Having an underactive thyroid can lead to sluggish metabolism and difficulty losing weight, whereas an overactive thyroid means your body is producing more thyroid hormones than it needs. If you’re concerned about this in relation to your own health, you should find out more on metabolic testing.


This gland is located in the upper part of the chest, behind the breastbone. It contributes to the immune system by producing white blood cells that recognize foreign substances entering the body and help to fight infection. 


These glands are located in the abdomen, one on top of each kidney, They form a critical function in the endocrine system, responding to stress and affecting the fluid balance in the body, as well as making a small amount of sex hormone. 

The adrenals produce epinephrine, also known as adrenaline, which increases heart rate and blood pressure as a reaction to stress. It takes glucose out of storage within the body, to use as fuel in a fight or flight response. 


The pancreas is one of the endocrine system organs which people are more familiar with, due to its link to diabetes. It’s located behind the stomach and is part of the digestive system as well as having an endocrine system function.  

The main hormone produced by the pancreas is insulin, which is secreted after a person consumes carbohydrates (in starch or sugar form) and controls the level of glucose in the blood.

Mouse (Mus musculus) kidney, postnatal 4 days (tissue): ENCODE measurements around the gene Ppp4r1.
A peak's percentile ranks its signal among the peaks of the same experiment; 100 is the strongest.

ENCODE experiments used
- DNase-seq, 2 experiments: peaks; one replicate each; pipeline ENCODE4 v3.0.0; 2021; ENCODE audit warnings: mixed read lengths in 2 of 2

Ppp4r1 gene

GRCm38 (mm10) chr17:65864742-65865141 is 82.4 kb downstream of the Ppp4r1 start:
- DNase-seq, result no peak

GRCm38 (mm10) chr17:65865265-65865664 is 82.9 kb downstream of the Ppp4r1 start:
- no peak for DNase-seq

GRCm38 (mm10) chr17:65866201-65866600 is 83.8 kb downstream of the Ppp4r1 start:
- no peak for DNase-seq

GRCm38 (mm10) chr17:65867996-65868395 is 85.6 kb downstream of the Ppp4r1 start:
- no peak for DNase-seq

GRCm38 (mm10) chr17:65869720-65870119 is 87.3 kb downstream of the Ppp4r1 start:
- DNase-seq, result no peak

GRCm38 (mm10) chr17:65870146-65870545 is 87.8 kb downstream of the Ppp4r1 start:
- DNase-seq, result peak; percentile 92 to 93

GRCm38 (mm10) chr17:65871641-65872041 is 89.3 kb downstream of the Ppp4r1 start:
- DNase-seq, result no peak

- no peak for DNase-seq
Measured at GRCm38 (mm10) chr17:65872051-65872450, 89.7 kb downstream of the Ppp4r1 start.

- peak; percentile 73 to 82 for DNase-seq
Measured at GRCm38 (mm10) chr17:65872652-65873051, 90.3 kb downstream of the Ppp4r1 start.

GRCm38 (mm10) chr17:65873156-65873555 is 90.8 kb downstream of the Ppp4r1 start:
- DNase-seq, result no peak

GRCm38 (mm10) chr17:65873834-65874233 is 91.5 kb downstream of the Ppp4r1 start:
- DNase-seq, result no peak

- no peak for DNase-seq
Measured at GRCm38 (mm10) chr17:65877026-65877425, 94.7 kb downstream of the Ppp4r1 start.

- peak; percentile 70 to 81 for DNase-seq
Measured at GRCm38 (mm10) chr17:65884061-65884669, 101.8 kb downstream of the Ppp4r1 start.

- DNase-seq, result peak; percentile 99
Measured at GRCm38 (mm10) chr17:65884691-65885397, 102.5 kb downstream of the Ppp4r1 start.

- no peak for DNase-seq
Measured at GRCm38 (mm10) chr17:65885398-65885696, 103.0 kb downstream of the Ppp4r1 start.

People who are unable to make enough insulin or whose bodies can’t process it properly develop diabetes. This disease is usually diagnosed through tests to detect glucose in the blood and urine.

Treatment for diabetes depends on the type of disease and severity. Often people are advised to make changes to their diet and may need to inject insulin regularly to regulate their glucose levels.   

Reproductive Gonads 

It’s not commonly known that the ovaries and testes form part of the endocrine system. They both produce sex hormones, mainly testosterone in men and estrogen and progesterone in women.

The sex hormones in both sexes send signals to the body about when to start puberty. In women, they also regulate the menstrual cycle and play a major part in pregnancy. In men, they produce sperm.

Factors Affecting the Health of the Endocrine System 

The health of the endocrine system is affected by several factors, including genetics, aging, stress, the environment, and certain diseases and conditions. 

 You can keep the endocrine system healthy by ensuring that you get plenty of exercise and maintain a nutritious diet. You should also make sure your doctor is aware if you have any family history of endocrine problems, such as thyroid disease or diabetes.

You should seek medical advice if you are needing to urinate more often, feel constantly thirsty despite drinking a lot of water, or if you feel constantly tired and weak or are gaining or losing a lot of weight unexpectedly. 

Check out the other articles on the blog for more great health and well-being information to help you stay fit and strong.

Adam Legas

Adam Legas